Two Political Prisoners Sentenced to 3.7 More Years in Jail for Protesting Death Penalty
Atena Daemi Illegally Denied Visits Since March 2019
Political prisoners Atena Daemi and Golrokh Iraee Ebrahimi have been told they must serve an additional 3.7 years in prison for the charges of “insulting the supreme leader” and “propaganda against the state,” Daemi’s mother informed the Center for Human Rights in Iran (CHRI) on July 15, 2019.
Masoumeh Nemati said the two women are being punished for writing open letters condemning the September 2018 execution of political prisoners, including Ramin Hossein Panahi, Zanyar Moradi and Loghman Moradi, and for singing aloud the revolutionary anthem, “Oh Martyr,” to honor the executed prisoners—an act the court deemed an insult to Supreme Leader Ali Khamenei.
“Neither of them accepted the charges and said they had no intention of insulting anyone by singing that anthem,” Nemati told CHRI.
“We were expecting Atena to go free,” she added. “She was supposed to be released from prison on July 4, 2020, but now she has to stay behind bars for several more years. This really isn’t fair. The new charges were made by the prison’s director only out of spite, based on false evidence and bogus witnesses.”
Judge Iman Afshari of Branch 26 of the revolutionary court in Tehran also banned the two from engaging in any civil rights-related activities for two years. It is not known when the ruling, first reported by Persian media outlets on July 14, 2019, was issued. Both women plan to appeal.
Held in Evin Prison since November 2016, Daemi has been serving a seven-year prison sentence for meeting the families of political prisoners, criticizing the Islamic Republic of Iran on Facebook, and condemning Iran’s 1988 mass executions of political prisoners. She qualifies for parole in 2020.
Iraee had been serving a six-year prison sentence since October 2016 when she was unexpectedly released on bail for unknown reasons in April 2019. It is not clear if or when she will return to the prison.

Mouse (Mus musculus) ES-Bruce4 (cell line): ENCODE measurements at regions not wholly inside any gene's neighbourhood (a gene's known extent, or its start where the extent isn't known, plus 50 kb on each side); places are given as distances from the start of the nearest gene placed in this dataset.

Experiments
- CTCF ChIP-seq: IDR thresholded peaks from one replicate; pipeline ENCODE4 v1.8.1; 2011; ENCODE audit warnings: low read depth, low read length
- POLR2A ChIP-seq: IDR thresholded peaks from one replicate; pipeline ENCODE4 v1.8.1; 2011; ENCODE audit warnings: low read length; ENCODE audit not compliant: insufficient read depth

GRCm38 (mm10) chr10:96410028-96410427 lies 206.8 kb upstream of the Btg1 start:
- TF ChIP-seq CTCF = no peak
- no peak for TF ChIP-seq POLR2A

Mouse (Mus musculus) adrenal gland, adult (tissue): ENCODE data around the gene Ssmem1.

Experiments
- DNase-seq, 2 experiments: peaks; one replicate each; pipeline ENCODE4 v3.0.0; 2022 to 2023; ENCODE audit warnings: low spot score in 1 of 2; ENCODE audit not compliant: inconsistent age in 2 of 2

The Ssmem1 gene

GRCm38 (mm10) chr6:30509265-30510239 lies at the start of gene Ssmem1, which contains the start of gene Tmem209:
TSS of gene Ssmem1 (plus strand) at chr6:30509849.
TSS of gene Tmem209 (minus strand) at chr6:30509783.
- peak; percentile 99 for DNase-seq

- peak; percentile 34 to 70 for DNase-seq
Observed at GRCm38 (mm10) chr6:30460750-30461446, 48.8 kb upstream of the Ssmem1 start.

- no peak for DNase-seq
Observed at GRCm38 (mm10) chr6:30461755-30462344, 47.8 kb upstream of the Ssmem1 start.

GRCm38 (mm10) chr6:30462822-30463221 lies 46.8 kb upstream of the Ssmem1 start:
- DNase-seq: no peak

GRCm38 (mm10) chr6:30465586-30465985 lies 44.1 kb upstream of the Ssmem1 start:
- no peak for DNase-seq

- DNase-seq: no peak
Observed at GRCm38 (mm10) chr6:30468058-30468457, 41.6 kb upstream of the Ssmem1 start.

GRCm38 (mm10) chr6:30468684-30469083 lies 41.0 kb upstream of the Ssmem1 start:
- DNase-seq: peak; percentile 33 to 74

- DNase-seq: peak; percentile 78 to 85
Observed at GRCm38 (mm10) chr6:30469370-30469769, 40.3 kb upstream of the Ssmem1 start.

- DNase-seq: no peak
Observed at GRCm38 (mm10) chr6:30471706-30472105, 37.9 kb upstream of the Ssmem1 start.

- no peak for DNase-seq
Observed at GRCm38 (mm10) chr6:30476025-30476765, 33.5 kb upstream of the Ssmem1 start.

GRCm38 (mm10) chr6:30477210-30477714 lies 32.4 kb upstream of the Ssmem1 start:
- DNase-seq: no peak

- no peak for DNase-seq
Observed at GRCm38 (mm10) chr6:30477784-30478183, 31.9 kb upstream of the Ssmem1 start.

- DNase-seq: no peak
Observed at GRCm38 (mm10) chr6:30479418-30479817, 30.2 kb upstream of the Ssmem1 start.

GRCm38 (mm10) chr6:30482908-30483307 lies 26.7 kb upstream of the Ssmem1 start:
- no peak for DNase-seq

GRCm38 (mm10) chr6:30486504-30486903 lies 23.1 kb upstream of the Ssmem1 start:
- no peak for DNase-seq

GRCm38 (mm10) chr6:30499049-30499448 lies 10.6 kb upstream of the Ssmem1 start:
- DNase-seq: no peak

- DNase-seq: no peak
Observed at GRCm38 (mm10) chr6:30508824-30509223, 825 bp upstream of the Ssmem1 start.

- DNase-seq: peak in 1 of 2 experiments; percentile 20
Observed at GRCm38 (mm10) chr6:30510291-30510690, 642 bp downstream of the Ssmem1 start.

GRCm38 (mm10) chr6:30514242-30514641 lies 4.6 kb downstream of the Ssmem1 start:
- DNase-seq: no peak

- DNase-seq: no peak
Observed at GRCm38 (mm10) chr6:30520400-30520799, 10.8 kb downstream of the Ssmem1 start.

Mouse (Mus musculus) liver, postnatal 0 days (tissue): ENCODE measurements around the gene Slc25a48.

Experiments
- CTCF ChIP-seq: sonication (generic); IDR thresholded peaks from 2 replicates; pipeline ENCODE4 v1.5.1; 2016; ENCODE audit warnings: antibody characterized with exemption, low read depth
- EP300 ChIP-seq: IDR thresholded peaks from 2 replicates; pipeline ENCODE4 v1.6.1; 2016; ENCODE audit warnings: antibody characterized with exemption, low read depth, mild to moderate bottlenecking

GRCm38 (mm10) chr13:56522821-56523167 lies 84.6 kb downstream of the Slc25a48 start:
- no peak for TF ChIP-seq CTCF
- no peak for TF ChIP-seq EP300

“Atena’s lawyer said that if the verdict stays the same on appeal, at the very least she would qualify for her sentences to be combined, which would reduce her time in prison to one year,” said Nemati.
Nemati also told CHRI that she hasn’t been allowed to visit her daughter since March 2019, which is a violation of Iranian law:
“We have not been allowed to visit her in prison since the [Iranian] New Year. We have complained about this to the prosecutor and the prison’s director on numerous occasions and mentioned it in the new trial. Atena even wrote a letter to the head of the State Prisons Organization but they still haven’t allowed face-to-face visitation.”
According to Iran’s State Prisons Procedures, weekly visits with family members are a right to which all prisoners are entitled, not a privilege. Yet CHRI has documented numerous instances in which these rules have been frequently flouted—including between inmates who are mothers and their young children.
Daemi has also been straggling to access medical treatment, according to Nemati:
“We have gotten several doctor’s appointments for Atena to check on a suspicious lump in her breast. The doctor said she needs to get a mammogram and a sonograph every few months. But it has been months since she was last transferred out of prison for a check-up. We even cover all the expenses ourselves. The authorities have refused to answer any questions about their lack of attention to her medical needs and the right to prison visitation but instead have been very quick to put her on trial and punish her to the fullest extent. Their actions are unjust and unlawful.”
Political prisoners in Iran, including elderly inmates, are singled out for harsh treatment, which often includes denial of medical care. The threat of withheld medical care has also been used as an intimidation tool against prisoners who have challenged the authorities or filed complaints.